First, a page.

A last will can sound like the right choice when you don’t know much about estate planning. There are some things that a last will can accomplish, but there are many things that a will won’t do. And, some of the things that a will can do can be better accomplished in other ways but we will cover that at another time.
In this post we would like to look at three things that a last will does not accomplish for the testator.
If your assets exceed the exclusion amount you should be seeking avenues that provide estate tax efficiency. If you simply pass them along directly to your heirs via the instructions contained within a last will you are not taking a tax efficient route.
Assets that remain in your personal possession at the time of your death are subject to the probate process if you arrange for the transfers with a last will. Probate can be expensive, and it is a public proceeding and everything that goes on is a matter of public record.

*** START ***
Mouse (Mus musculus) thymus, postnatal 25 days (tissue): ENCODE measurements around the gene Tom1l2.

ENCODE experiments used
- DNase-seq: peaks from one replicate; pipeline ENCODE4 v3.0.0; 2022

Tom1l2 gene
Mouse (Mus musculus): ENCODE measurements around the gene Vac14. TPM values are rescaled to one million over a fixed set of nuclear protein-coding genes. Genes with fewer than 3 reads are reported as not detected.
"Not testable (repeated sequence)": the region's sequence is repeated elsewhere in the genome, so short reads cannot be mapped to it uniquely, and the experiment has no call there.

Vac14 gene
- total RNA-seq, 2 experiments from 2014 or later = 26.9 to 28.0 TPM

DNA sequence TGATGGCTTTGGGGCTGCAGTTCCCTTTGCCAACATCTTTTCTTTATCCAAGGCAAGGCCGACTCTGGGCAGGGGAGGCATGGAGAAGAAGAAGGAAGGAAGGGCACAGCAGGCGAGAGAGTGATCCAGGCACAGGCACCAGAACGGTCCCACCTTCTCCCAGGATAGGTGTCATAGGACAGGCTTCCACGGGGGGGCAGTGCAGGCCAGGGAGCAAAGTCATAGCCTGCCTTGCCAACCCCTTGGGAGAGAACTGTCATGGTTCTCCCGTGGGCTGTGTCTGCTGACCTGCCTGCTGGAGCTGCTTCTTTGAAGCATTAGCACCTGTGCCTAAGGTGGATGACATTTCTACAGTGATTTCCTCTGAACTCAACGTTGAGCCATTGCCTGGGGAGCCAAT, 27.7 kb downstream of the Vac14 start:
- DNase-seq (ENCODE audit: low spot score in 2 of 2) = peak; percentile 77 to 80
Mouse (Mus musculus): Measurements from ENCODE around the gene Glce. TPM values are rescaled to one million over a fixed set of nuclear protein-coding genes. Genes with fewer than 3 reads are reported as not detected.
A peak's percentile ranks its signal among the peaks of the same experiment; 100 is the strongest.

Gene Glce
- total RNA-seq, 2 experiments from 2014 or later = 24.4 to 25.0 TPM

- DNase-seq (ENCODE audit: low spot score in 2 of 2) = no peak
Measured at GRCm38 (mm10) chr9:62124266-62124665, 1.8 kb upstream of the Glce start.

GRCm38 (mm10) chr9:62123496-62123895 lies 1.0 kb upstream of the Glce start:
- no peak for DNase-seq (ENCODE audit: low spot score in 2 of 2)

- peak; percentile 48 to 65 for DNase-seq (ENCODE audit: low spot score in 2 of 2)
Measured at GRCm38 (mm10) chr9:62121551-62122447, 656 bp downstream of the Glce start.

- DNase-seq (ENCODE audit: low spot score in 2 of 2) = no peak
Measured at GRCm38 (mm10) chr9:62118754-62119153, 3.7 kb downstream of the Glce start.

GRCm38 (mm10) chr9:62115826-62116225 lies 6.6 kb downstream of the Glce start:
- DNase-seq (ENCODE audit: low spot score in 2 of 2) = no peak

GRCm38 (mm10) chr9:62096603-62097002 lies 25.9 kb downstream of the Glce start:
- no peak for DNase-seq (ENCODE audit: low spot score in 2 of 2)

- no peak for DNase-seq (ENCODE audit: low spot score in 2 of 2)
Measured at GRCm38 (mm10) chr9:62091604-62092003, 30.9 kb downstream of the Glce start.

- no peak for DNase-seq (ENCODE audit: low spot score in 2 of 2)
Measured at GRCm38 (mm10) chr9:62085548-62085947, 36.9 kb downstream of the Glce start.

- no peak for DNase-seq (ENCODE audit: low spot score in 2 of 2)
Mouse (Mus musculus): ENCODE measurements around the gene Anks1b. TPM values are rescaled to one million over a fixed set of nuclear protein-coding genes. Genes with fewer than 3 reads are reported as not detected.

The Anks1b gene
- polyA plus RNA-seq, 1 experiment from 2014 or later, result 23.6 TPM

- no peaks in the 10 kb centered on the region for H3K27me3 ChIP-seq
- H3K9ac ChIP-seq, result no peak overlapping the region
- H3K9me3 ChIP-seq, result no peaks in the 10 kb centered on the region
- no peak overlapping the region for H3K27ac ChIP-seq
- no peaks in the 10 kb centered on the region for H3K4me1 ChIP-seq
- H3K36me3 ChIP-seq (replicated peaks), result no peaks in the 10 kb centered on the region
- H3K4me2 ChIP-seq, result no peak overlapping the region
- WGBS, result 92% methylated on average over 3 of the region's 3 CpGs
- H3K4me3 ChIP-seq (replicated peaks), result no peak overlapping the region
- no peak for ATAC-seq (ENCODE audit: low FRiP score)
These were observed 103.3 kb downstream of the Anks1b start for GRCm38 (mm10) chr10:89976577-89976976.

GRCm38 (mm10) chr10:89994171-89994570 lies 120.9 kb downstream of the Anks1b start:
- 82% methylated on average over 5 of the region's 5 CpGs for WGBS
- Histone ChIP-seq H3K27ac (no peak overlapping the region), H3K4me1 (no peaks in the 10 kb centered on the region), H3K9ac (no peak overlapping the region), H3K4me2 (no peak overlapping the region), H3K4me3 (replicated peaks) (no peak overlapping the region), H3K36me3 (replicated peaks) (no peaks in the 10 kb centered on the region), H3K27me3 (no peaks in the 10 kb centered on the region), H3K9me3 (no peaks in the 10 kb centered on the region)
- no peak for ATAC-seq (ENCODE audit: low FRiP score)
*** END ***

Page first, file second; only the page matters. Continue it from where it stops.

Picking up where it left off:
This process can also take a lot of time, and inheritances are not distributed until the estate has been probated and closed.
Selection of Decision Makers
In the event of your incapacity the state could be petitioned to appoint a guardian to handle your affairs. You may not approve of the court’s decision.
It is possible to empower people of your own choosing to make decisions in your behalf should you become incapacitated. However, this cannot be done with a last will.
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